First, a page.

This is a term I like to use to represent the time, and mental energy devoted to each position in my portfolio. I would also add mental stress to the equation.

I have realized that in a lot of cases the percentage of mental capital allocated to each position does not match with the allocation of financial capital. On the contrary, some of my top position have needed the least amount of mental energy on an ongoing basis and caused the least amount of stress. This has been mainly due to the quality of the business and management.

On the other hand, some of the smaller positions in my portfolio have resulted in a much higher allocation of mental capital and that could be also the reason why I never raised the size of these positions.

Not a mathematical exercise

Unlike the amount of financial capital, one cannot calculate the percentage of mental capital allocated to a position. However there are several pointers one can use to see if a particular company is taking a dis-proportionate amount of your mental energy

– You are regularly surprised by the quarterly results
– The management makes your stomach churn and causes you to worry about the safety of your capital
– The industry is undergoing a substantial amount of change and you have no means of evaluating the economics of the business even for the short to medium term
– You keep coming up with new reasons to hold on to your position, even after your original thesis has been invalidated. The word ‘hope’ keeps coming up in your thinking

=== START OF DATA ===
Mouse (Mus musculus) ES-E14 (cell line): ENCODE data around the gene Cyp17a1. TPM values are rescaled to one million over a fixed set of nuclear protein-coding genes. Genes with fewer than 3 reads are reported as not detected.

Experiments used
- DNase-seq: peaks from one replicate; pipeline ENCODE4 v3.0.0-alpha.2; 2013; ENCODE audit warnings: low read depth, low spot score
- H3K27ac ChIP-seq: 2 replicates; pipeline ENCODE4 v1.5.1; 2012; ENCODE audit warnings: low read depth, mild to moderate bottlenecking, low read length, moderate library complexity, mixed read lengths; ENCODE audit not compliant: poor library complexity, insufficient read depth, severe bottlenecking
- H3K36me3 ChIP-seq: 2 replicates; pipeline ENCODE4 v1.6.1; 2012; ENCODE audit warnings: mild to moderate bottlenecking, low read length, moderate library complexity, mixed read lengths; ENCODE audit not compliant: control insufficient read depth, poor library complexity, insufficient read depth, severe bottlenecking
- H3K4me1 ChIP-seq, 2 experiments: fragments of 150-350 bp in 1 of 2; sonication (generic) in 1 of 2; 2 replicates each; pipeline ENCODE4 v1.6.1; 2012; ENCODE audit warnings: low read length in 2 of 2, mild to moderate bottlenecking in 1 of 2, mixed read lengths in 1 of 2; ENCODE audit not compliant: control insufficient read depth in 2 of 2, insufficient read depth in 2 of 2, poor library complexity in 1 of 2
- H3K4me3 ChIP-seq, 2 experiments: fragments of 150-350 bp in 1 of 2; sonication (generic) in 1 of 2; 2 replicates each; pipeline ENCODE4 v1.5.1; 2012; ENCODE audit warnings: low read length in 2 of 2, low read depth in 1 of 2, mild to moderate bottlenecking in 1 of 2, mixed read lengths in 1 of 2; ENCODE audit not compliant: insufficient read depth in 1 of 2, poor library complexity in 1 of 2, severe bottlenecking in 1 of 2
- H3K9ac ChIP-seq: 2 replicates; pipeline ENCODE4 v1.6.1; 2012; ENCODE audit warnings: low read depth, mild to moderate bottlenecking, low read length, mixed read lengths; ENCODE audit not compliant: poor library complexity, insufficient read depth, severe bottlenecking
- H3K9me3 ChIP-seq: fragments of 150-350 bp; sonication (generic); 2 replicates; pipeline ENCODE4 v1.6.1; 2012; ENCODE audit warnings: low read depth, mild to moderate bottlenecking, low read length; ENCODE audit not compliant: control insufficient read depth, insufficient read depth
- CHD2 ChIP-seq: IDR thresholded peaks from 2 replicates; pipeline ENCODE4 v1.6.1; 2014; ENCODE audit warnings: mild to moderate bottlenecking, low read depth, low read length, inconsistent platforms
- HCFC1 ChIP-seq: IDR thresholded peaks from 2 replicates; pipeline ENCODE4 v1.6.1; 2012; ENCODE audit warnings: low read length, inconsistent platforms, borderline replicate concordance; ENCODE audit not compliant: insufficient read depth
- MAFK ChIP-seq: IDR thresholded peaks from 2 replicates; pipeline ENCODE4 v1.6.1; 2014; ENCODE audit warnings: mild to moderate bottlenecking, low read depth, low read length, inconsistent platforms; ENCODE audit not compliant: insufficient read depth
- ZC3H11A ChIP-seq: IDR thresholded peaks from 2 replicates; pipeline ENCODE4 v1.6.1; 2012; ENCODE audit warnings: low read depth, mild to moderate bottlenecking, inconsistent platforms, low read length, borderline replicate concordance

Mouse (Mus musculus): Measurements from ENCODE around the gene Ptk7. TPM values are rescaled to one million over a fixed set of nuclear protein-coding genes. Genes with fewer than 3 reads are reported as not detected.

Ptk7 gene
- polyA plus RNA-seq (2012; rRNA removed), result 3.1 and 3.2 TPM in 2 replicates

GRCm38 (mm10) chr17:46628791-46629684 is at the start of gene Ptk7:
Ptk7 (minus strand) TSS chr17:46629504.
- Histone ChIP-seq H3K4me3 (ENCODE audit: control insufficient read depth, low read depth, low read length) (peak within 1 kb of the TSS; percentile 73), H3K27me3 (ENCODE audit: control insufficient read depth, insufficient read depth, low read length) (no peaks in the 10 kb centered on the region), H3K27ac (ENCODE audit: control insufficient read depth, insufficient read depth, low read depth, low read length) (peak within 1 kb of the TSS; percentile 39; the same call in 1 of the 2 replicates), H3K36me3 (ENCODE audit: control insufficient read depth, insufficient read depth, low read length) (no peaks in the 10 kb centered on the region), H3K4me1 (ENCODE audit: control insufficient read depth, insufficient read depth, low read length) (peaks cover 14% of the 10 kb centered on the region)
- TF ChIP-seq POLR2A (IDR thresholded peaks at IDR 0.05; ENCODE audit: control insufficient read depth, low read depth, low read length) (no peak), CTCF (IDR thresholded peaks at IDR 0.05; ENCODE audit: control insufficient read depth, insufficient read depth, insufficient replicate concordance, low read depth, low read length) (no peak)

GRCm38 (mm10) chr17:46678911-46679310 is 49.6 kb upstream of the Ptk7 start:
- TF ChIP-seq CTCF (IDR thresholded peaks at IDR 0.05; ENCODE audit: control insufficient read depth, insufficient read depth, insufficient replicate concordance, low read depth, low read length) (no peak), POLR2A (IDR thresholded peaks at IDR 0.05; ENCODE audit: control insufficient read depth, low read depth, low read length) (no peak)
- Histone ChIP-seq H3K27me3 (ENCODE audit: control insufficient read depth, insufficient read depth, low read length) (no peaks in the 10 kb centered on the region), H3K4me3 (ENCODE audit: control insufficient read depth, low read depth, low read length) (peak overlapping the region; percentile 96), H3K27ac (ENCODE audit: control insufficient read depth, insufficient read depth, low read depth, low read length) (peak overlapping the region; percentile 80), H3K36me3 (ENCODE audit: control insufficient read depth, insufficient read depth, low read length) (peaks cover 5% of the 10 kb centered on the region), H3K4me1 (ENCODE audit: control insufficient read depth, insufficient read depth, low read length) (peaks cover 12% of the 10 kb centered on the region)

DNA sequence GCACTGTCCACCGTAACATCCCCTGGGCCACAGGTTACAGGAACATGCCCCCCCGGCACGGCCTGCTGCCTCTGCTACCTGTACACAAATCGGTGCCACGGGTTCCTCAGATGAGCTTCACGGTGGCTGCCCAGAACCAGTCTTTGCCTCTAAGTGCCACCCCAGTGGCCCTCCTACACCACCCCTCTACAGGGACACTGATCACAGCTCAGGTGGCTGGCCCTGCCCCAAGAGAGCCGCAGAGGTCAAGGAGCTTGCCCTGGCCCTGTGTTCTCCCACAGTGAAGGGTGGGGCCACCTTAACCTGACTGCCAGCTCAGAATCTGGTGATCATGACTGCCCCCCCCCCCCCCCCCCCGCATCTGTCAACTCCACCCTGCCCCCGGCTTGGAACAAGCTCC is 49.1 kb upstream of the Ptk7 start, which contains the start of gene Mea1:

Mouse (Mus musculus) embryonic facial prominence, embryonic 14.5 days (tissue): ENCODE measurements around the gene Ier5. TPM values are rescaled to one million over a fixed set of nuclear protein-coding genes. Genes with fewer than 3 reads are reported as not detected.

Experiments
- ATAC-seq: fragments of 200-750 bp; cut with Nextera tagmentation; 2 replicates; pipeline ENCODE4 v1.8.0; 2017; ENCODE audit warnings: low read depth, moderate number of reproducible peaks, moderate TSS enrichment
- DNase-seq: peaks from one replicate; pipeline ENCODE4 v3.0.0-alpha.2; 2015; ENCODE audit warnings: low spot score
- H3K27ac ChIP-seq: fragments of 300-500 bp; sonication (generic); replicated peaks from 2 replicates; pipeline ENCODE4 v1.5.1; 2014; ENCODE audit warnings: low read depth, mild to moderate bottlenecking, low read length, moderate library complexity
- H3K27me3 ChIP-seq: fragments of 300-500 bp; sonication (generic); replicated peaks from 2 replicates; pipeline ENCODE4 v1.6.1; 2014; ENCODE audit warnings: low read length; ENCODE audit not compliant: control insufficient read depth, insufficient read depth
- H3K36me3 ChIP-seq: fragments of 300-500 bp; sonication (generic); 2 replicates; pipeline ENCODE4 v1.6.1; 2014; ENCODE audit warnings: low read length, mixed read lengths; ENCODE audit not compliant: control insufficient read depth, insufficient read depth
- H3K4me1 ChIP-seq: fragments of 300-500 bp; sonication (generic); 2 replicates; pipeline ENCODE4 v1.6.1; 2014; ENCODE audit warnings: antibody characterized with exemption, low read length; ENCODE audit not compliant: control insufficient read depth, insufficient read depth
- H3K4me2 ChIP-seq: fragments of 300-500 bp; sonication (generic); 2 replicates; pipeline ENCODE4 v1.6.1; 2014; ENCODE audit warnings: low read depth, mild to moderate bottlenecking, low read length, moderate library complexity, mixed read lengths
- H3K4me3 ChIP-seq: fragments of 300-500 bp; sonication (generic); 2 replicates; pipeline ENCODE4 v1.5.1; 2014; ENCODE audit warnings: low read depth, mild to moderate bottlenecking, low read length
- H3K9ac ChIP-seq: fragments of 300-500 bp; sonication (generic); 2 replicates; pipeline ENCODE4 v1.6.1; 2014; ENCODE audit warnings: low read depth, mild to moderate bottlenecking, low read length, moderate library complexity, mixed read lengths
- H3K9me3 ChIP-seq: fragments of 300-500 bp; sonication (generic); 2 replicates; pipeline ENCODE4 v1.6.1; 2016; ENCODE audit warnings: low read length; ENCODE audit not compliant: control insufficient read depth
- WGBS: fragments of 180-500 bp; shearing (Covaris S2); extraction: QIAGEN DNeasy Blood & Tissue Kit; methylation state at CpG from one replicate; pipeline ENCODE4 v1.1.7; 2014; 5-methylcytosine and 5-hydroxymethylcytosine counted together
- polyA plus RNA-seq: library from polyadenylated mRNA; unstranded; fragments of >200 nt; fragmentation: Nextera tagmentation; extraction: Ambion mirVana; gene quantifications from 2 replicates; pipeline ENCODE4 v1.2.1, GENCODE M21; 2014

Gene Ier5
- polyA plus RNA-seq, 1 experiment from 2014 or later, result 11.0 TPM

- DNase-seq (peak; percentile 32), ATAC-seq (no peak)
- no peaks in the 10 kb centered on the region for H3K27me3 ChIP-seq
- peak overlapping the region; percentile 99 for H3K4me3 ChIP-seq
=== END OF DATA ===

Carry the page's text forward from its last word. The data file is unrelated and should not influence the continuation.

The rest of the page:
– You ‘worry’ about the position for any of the above or other reasons

The killer combination

If the financial and mental capital allocated to a position is too high, then we have a deadly combination. This is kind of an extreme situation can make you act irrationally and in the end be injurious to both your financial and mental health, if the position turns against you.

I have realized over time, unlike financial capital which can compound, mental capital is limited and does not increase much beyond a limit.  It is important to use it smartly both for your financial and mental health and finally for your quality of life.

A certain level of mental capital has to be invested when investing directly in stocks (instead of an index or mutual fund), but in some cases the level can go much beyond the amount of financial capital allocated to it. In such cases, I have usually found that selling down or completely exiting the position has freed up my mind to look for new ideas and devote more time to other stocks in the portfolio.

The tail (portfolio) should never wag the dog (your life).

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